Jeff [00:13:39] Yeah. I think part of your identity does bleed into your branding. So if that, you know, the smaller the company I think the more obvious it is. So if you are a person who is a patriotic person and you are a business owner, that’s, I think it’s going to impact who you hire. I think it’s going to impact how you run your business. Are you open on the holidays or not? And I think it’s going to impact you know, just your brand in general and what you think is important.
Sandro [00:14:08] I’ve read reviews for Mexican restaurants from people saying, there’s not a single Mexican in the place so I’m never going back.
Jeff [00:14:14] Yeah, authenticity right? People want authenticity. And so if you’re making Mexican food, are you an authentic, or a person are you an expert in that field? And maybe that’s a little bit of a closed mindset. Maybe that person lived in Mexico and studied under Mexican chefs. So just because they’re not of a certain national origin, does that mean they can’t make tasty Mexican food? My answer is yes. They can’t make tasty Mexican food.
Liz [00:14:45] [laughter] Do you have any examples of when patriotic marketing goes too far and when it’s too much?
Jeff [00:14:50] Yeah, I think that example with Freedom Fries, it goes too far. And the other thing is when brands try to interact with a political climate I think more often than not that brand will, it would be looking at capitalizing over you know, some kind of political event that’s happened. You know like, you really want to stay away from any kind of contentious political situation and then trying to capitalize in your business.
Jeff [00:15:05] Like when the Freedom Fries were happening when you know relations between USA and France were not at their best, I could see things happening you know, with Russian products for example you know, that’s a hot topic. Or you know, the Chinese are always vilified politically. So and then you know setting up some kind of, we’re American and we don’t use Chinese products we don’t deal in any kind of, I can’t think of an example with Russia but you know, involving yourself and then putting that message out there for your brand. I think it’s, I don’t think it has ended well you know, historically when you look at brands have tried to do it.
Liz [00:15:52] Right.
Bottom Line: Use Sparingly Unless You Know This Is Your Audience
Sandro [00:15:53] So overall your advice to small businesses is stay away from it unless you absolutely know this is what you’re, like if you’re a gun store you want to sell to the people who love the Second Amendment in America, right?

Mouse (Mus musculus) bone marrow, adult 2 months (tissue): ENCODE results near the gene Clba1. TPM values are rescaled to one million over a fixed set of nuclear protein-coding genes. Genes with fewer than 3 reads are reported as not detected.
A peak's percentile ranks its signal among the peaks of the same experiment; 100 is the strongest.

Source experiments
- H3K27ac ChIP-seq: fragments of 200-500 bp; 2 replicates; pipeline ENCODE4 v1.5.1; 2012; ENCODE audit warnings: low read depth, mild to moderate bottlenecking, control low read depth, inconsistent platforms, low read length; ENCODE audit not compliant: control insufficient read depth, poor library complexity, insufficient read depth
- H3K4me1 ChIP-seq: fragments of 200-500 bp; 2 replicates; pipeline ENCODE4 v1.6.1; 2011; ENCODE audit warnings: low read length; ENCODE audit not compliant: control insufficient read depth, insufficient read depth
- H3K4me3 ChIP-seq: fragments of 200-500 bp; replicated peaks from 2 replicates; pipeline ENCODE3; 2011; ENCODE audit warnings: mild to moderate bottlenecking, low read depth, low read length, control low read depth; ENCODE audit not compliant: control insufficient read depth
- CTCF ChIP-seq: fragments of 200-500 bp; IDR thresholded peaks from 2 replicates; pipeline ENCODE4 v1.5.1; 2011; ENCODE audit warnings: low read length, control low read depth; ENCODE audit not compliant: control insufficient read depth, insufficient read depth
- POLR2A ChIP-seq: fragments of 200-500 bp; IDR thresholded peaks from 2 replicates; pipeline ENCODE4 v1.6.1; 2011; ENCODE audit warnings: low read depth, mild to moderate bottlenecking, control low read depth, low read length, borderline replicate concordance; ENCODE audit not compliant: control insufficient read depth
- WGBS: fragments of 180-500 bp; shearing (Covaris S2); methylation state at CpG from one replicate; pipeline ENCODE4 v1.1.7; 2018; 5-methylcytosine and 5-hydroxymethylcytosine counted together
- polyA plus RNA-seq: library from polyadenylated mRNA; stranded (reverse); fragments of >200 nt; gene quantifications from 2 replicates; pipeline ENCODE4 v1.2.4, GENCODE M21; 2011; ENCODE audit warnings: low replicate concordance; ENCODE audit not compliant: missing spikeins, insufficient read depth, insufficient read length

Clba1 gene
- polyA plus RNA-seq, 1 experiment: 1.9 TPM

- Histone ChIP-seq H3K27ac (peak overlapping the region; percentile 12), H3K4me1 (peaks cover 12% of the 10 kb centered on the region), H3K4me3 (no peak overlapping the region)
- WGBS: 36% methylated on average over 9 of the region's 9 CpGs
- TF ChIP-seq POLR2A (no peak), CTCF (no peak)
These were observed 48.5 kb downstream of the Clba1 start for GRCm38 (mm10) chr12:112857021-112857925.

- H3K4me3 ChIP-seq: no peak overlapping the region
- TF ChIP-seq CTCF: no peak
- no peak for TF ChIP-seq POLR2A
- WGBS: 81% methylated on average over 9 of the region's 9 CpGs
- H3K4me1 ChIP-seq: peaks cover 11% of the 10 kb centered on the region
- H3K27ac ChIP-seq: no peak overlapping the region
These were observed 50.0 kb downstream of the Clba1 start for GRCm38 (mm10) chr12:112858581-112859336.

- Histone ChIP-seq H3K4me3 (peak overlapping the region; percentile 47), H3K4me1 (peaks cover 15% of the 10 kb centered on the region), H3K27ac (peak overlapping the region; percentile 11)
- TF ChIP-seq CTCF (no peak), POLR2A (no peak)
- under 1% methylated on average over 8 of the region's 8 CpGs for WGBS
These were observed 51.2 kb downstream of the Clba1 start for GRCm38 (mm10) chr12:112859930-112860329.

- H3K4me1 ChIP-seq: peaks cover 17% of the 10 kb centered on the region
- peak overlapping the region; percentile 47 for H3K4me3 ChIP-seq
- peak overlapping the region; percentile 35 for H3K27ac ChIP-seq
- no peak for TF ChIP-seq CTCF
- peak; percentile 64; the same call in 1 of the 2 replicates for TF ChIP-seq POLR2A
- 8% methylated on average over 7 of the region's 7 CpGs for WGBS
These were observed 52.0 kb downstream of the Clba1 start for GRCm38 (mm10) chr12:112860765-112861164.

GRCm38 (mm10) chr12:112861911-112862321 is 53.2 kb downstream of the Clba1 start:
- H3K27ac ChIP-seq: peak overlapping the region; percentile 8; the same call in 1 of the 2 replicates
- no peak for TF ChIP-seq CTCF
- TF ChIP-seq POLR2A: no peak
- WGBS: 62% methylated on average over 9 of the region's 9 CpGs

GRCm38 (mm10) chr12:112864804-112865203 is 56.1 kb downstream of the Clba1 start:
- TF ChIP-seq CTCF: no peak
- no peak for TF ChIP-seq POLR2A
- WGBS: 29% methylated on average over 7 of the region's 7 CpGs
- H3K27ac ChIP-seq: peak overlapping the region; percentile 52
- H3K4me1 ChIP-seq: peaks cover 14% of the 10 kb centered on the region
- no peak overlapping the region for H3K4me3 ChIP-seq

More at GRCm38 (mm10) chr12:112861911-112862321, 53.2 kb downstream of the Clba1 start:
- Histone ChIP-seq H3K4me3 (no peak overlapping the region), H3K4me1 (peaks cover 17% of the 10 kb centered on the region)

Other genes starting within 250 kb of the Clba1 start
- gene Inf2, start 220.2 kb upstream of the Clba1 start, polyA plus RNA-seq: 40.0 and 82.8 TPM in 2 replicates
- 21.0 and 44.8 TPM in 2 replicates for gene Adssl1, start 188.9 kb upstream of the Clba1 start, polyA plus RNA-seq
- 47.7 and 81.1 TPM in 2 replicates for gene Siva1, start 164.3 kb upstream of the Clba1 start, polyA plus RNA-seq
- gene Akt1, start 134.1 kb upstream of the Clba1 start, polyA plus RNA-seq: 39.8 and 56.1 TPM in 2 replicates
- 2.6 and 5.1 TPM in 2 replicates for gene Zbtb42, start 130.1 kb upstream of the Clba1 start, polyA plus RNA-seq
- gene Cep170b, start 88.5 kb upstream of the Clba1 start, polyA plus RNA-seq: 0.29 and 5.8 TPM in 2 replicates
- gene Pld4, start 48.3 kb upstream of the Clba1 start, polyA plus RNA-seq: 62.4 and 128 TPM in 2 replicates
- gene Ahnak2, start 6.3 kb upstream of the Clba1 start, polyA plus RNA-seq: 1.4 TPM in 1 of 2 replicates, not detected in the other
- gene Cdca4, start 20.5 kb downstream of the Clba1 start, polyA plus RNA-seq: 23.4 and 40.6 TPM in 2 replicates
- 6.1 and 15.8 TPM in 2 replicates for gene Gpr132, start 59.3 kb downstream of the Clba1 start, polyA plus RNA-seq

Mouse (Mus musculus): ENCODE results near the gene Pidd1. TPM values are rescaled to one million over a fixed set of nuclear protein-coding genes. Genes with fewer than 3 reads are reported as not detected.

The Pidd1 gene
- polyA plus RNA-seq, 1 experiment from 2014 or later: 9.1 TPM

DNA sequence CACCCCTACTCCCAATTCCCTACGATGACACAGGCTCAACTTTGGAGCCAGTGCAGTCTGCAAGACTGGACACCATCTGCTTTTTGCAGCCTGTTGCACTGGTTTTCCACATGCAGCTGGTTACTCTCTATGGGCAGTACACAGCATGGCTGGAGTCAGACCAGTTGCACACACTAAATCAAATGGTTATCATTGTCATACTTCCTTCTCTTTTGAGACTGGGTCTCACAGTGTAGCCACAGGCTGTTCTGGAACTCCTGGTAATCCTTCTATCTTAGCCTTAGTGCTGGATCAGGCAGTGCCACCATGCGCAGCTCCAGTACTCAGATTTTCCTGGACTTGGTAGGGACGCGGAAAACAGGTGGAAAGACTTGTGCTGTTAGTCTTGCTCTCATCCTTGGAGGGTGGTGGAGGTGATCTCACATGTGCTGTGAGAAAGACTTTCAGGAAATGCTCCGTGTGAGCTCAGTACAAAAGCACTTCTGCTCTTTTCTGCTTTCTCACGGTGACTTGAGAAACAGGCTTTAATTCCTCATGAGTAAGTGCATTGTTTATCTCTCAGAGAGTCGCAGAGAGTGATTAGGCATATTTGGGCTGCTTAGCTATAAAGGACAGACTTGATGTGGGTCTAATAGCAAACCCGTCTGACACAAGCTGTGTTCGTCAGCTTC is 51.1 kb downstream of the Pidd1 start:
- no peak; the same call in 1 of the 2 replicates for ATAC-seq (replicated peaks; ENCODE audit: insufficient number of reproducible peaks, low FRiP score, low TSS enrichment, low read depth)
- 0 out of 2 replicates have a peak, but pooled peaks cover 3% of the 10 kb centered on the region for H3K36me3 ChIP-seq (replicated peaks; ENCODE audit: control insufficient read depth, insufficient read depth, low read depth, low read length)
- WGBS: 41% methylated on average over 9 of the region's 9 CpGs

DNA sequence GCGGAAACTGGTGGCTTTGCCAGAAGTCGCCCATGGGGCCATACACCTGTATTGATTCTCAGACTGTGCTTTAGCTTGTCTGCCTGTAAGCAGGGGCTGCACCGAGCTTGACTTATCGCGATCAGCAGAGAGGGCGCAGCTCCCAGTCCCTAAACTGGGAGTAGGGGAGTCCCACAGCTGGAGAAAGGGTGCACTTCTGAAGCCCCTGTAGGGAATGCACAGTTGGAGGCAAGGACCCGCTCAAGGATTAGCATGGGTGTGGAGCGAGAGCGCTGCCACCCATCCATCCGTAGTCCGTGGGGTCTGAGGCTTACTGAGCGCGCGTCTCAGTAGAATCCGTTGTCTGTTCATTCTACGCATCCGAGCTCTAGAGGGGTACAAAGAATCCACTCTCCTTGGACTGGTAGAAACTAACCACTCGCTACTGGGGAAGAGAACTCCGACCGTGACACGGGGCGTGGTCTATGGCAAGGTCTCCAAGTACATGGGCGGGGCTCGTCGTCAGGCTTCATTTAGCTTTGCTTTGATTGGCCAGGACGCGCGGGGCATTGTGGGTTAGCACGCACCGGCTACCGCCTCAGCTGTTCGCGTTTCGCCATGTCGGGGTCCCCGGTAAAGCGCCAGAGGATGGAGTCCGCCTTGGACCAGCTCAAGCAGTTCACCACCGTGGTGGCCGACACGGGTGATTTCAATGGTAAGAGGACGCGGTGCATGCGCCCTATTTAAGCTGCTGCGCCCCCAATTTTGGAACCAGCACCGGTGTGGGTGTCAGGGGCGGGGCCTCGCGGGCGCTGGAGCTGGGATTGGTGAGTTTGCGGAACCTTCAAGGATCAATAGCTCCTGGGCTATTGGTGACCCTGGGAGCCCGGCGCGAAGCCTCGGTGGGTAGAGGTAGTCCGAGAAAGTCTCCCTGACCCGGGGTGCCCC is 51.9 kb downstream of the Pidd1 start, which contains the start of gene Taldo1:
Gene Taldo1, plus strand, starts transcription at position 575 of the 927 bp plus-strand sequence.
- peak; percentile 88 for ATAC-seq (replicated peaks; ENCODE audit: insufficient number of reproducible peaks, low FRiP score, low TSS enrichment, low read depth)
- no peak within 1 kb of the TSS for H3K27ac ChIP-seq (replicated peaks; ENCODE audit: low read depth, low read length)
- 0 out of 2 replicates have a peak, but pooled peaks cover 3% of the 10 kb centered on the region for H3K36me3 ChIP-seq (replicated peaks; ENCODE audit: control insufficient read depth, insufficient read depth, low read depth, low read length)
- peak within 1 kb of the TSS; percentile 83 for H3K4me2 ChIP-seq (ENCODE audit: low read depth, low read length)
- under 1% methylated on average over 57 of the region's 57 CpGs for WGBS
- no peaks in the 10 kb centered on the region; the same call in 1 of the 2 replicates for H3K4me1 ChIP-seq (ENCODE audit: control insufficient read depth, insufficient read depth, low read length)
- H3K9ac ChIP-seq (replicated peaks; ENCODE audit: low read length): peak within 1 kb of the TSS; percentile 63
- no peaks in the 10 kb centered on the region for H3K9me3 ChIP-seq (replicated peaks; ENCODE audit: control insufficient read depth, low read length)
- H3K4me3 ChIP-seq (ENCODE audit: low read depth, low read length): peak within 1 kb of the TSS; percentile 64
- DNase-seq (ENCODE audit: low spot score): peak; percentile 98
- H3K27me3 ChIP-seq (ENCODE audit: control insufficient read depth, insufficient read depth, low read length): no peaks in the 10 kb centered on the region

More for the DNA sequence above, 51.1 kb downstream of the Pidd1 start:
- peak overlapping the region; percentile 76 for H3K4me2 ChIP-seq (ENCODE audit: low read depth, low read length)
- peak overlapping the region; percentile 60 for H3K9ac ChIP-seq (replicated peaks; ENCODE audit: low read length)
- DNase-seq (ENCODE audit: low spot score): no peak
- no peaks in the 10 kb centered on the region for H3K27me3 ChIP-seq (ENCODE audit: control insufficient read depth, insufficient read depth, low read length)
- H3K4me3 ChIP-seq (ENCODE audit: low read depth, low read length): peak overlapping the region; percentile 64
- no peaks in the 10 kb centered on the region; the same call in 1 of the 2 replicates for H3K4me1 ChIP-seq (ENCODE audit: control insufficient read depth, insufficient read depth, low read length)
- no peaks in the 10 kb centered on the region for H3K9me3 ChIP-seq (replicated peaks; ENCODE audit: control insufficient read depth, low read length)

Jeff [00:16:04] I would say stay away from it if it’s not who you authentically are. If it’s who you authentically are you’re willing to weather those storms and to maybe exclude those people who aren’t in the same kind of mindset as you.
Sandro [00:16:20] What if you’re a store that sells Canadian whiskey and Canadian maple syrup only. Can you still be patriotic in America? Can you say, hey, we were born and bred in America but we still love Canadian goose liver.
Jeff [00:16:33] I think you can say, we’re the number one American seller of these products.
Liz [00:16:38] Well, there you go.
Sandro [00:16:38] White wine, California wine versus French wine. California wine vs. Australian wine, right?
Jeff [00:16:46] I am a lover of all wines I’ll have to get back to you on that. I’ll have to sample all wines from everywhere.
Liz [00:16:51] Well thanks Jeff. This was a fantastic topic. You’ve opened my eyes to some things and I definitely think there’s some things I can incorporate as we are working on developing by our personas for clients. Just some things I hadn’t thought of in the past, so that’s great. Jeff is going to be here for the next couple episodes so stay tuned for that as we dive into running a marketing agency, some best practices. That’ll be coming up in the next few episodes.
Jeff [00:17:15] Thank you and God bless the USA.
Liz [00:17:18] And thank you for listening. Don’t forget you can listen to our podcast on Google Podcast, Spotify and iTunes. Show us some love on iTunes. We would greatly appreciate it. And you can also find us on social media, Facebook, Twitter and Instagram. We’ll see you next time.